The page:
Today is International Women’s Day, a time set aside to shine light on the wonderful and inspiring accomplishments of talented women around the world, to raise awareness about women’s equality and to work together to accelerate gender parity. This year, the celebration means more to me than ever before as I have recently been named President of Marriott International.
I’m the first woman at Marriott to sit in this seat, but I didn’t get here without the hard work and sacrifice of countless women before me, starting with our co-founder Alice S. Marriott. She was the first woman to sit on the Marriott board, the first woman to keep the company books and the first woman to select the décor for our early hotels. She was breaking down barriers back in the 1920s. She helped establish the Marriott culture of opportunity for all and because of her, so many women, including myself, have flourished here.
As we look forward to a global recovery from COVID-19, it is critical that we remain focused on women’s roles in the workplace. The impact of the pandemic is erasing years of economic progress many women have made and is threatening to leave long-lasting damage as many women lose jobs or drop out of the workforce to care for children.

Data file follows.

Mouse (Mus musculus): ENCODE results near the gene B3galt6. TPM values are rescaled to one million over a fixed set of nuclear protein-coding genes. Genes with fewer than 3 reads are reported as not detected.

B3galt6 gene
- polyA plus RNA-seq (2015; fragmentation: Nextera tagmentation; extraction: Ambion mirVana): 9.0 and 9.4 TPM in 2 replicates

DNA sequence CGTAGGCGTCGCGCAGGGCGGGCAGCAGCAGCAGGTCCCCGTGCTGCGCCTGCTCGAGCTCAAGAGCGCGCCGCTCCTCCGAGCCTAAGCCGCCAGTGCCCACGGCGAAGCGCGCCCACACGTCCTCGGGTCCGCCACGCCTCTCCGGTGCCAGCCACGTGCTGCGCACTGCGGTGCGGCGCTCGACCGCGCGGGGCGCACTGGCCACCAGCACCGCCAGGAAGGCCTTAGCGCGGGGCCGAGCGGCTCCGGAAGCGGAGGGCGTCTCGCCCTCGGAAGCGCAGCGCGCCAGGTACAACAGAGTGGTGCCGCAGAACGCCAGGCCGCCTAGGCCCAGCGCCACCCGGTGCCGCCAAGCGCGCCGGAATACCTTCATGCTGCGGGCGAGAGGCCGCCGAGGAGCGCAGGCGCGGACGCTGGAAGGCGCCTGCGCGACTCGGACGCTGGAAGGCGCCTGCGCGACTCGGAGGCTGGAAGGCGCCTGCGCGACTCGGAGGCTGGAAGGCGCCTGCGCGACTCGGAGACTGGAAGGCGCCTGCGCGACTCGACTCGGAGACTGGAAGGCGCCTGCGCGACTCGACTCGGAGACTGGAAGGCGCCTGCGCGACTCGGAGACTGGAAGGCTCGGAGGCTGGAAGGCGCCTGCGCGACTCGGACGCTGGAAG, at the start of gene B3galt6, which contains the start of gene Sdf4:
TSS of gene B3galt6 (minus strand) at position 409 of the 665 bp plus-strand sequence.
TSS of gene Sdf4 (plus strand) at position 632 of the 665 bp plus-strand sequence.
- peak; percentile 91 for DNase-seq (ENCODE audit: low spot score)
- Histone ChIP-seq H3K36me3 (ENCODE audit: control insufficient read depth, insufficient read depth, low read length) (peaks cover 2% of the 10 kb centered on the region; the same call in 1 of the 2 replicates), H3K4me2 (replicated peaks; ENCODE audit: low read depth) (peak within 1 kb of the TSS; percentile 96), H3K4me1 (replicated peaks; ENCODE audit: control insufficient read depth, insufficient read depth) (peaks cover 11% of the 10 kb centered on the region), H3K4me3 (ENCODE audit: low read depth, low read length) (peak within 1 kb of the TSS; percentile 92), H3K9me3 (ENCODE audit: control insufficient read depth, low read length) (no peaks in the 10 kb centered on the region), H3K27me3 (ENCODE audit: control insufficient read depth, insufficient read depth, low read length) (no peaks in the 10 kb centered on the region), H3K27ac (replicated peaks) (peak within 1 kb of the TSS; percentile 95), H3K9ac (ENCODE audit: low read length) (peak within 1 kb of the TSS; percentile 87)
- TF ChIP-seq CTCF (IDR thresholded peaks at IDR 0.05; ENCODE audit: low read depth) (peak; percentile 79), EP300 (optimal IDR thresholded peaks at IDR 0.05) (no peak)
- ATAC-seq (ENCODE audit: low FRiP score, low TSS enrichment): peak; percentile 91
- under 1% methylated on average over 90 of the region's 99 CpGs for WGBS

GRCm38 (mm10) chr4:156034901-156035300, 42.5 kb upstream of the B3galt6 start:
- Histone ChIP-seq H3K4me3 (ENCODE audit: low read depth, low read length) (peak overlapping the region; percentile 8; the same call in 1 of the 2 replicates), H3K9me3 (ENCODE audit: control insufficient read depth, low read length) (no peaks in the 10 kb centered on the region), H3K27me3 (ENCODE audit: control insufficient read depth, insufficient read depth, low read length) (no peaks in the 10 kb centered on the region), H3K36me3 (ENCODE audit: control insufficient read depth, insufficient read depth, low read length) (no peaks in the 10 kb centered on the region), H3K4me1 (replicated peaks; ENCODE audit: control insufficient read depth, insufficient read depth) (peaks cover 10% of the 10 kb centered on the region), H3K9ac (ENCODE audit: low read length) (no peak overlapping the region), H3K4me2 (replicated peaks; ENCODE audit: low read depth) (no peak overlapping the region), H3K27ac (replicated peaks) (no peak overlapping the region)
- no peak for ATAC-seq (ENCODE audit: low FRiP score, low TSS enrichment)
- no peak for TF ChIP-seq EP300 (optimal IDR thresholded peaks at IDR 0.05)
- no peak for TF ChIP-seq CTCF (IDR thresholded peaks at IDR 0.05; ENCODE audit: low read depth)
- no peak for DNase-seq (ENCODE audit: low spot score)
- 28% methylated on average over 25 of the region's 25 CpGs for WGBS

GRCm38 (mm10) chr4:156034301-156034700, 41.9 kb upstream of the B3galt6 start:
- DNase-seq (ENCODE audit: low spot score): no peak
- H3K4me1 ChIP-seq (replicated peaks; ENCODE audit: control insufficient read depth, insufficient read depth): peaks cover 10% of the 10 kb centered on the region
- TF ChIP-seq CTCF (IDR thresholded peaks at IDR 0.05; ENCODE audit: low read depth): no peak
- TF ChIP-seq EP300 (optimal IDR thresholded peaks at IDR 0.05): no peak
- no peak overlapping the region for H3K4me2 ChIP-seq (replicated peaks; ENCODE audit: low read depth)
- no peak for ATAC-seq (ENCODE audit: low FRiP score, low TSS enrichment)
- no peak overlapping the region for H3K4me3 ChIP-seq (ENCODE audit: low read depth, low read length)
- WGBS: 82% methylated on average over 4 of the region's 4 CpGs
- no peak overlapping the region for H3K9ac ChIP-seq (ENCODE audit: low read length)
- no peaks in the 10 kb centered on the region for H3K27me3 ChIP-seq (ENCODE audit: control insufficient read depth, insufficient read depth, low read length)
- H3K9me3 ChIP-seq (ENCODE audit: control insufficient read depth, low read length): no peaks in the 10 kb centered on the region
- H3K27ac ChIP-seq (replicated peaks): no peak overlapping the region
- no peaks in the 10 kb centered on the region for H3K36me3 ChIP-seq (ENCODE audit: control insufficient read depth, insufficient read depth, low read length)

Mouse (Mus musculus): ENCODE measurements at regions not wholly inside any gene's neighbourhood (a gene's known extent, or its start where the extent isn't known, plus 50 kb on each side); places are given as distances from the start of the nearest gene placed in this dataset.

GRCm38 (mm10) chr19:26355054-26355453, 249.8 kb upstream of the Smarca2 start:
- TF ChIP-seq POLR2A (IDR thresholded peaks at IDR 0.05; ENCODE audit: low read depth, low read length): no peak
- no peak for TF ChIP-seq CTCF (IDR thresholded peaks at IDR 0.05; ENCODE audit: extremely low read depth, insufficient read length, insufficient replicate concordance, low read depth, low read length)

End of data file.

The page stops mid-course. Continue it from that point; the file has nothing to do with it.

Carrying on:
At Marriott, women represent 54 percent of our global workforce. We understand that companies with gender and culturally diverse employees are more likely to thrive in the global marketplace. The more diverse perspectives, skills, and backgrounds we have at the table, the better we will be as a company at innovating and driving business results.
I’m extremely proud and delighted to showcase today and every day this week some of my rock star women colleagues from around the world. All of them are risk takers. They are ambitious and hardworking, brave and yet caring enough to lend a hand. They inspire me and I hope you will take time to read their beautiful stories.
Aya El Maghraby
WHO: At 25 years old, Aya El Maghraby is already Chef de Partie (head chef) at Plateau, a Mediterranean restaurant in the JW Marriott Cairo. She has eight chefs who work under her direction, which is quite an accomplishment. It wasn’t easy.